22. Recruitment Sources: External Sources Direct applicants Referrals Advertisements in newspapers and magazines Electronic recruiting Public employment agencies Private employment agencies Colleges and universities
  23. External Recruiting Sources Percentage of Employees Hired According to the survey results shows the largest share (about one-fourth) of new employees hired by large companies came from referrals, and the next largest share (almost 21 percent) came from direct applications made at the employer’s Web site.
  24. Selection has been regarded as the most important function of HR department. It ensures the organization that; it has right number, right kind of people at the right place and at the right time. Meaning and Definitions: “It is the process of differentiating between applicants in order to identify (and hire) those with the greater likelihood of success.”
  25. 1. Preliminary Interview 2. Selection Tests 3. Employment Interview 4. Reference and Background Checks 5. Selection Decision: 6. Physical Examinations 7. Job Offer 8. Contract Of Employment 9. Evaluation of Selection program
  26. 1. Preliminary Interview: The purpose of this interview is to scrutinize the applicants, i.e. elimination of unqualified applications. 2. Selection Tests: Different types of selection tests may be administrated, depending on the job and the company. Generally tests are used to determine the applicant’s ability, aptitude, and personality.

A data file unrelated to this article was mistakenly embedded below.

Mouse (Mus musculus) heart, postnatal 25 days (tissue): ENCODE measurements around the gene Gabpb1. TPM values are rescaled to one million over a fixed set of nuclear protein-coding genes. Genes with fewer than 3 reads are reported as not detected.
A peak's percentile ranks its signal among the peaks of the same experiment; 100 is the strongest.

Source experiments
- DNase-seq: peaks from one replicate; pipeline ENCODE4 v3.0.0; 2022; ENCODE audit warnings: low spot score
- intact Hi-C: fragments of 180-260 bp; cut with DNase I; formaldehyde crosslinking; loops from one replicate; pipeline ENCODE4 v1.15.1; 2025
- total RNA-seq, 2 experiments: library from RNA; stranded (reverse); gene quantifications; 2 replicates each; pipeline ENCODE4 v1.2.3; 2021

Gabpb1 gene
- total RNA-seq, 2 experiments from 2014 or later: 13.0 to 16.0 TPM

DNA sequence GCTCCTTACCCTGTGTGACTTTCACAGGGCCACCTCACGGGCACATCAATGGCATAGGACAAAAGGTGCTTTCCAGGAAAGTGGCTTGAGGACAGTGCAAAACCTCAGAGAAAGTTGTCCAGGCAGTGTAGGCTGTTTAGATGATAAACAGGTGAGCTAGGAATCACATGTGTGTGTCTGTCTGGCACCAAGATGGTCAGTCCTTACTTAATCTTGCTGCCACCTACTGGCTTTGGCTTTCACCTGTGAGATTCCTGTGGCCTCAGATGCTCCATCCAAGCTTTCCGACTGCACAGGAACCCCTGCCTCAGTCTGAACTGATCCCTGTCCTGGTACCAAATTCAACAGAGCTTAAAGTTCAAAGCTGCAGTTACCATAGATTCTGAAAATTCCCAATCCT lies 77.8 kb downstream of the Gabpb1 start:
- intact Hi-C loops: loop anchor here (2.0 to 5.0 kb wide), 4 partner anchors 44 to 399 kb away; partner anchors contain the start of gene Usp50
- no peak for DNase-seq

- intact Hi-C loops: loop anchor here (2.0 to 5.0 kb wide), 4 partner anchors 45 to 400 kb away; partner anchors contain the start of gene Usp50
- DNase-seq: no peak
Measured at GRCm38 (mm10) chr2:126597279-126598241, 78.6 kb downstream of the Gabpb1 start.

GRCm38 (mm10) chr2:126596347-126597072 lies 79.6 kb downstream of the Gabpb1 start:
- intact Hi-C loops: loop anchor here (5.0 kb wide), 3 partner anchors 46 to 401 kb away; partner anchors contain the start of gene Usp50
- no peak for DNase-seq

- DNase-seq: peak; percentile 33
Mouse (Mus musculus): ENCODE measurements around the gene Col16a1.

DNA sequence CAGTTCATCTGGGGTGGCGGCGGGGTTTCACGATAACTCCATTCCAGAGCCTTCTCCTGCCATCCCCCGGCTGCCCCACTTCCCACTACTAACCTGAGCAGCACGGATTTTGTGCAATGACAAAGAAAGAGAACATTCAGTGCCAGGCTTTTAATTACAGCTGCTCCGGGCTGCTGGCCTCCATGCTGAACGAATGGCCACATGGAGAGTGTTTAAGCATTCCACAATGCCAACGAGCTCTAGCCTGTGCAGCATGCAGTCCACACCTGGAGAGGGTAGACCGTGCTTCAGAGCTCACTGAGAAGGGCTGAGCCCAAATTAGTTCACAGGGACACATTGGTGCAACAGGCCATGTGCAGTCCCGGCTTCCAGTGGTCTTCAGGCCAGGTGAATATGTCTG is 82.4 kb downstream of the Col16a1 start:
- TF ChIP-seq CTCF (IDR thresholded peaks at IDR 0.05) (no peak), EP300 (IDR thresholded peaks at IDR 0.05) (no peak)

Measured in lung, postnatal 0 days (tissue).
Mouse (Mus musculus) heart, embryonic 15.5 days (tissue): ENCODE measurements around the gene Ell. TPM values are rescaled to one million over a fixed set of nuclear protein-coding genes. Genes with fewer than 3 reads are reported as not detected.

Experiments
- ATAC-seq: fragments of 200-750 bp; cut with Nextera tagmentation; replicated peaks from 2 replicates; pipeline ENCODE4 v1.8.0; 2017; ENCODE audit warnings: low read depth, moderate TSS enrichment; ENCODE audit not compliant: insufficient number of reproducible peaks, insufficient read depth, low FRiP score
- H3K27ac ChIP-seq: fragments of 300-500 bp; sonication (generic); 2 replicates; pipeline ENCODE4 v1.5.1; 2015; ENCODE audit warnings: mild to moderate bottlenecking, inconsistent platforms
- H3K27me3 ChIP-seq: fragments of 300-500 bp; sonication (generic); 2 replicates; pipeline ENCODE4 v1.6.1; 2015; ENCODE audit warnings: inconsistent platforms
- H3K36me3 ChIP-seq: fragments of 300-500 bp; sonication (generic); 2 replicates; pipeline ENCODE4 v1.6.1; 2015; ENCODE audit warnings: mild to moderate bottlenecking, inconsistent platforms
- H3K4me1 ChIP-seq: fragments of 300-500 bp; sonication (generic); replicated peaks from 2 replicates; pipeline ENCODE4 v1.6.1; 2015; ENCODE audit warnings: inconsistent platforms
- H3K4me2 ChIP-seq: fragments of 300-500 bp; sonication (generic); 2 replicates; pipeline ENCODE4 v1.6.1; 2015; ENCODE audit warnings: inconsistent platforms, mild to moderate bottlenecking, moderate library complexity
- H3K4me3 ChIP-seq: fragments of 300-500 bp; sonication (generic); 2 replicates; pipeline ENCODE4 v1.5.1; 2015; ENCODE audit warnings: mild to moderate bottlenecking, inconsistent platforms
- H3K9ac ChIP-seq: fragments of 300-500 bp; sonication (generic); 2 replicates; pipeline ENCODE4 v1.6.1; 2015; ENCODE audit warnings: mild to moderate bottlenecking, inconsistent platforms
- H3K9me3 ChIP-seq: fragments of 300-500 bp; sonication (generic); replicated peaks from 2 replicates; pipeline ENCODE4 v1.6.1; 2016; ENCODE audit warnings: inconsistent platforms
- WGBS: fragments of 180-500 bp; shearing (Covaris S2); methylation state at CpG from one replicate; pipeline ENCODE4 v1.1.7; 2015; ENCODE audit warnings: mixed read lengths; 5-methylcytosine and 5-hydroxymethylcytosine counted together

27. 3. Employment Interview: The next step in the selection process is employment interview, an interview is conducted at the beginning, and at the selection process of the employment interview can be one- to-one interview or panel interview. 4. Reference and Background Checks: Many employers request names, address, telephone numbers or references for the purpose to verify information and gaining additional background information of an applicant.
  28. 5. Selection Decision: Selection decision is the most critical of all steps in selection process. The final decision has to be made from the pool of individuals who pass the tests, interviews and references checks. 6. Physical Examinations: After selection decision and before the job offer is made, the candidate is required to undergo a physical fitness test. A job offer is often; contingent upon the candidate being declared fit after the physical examinations.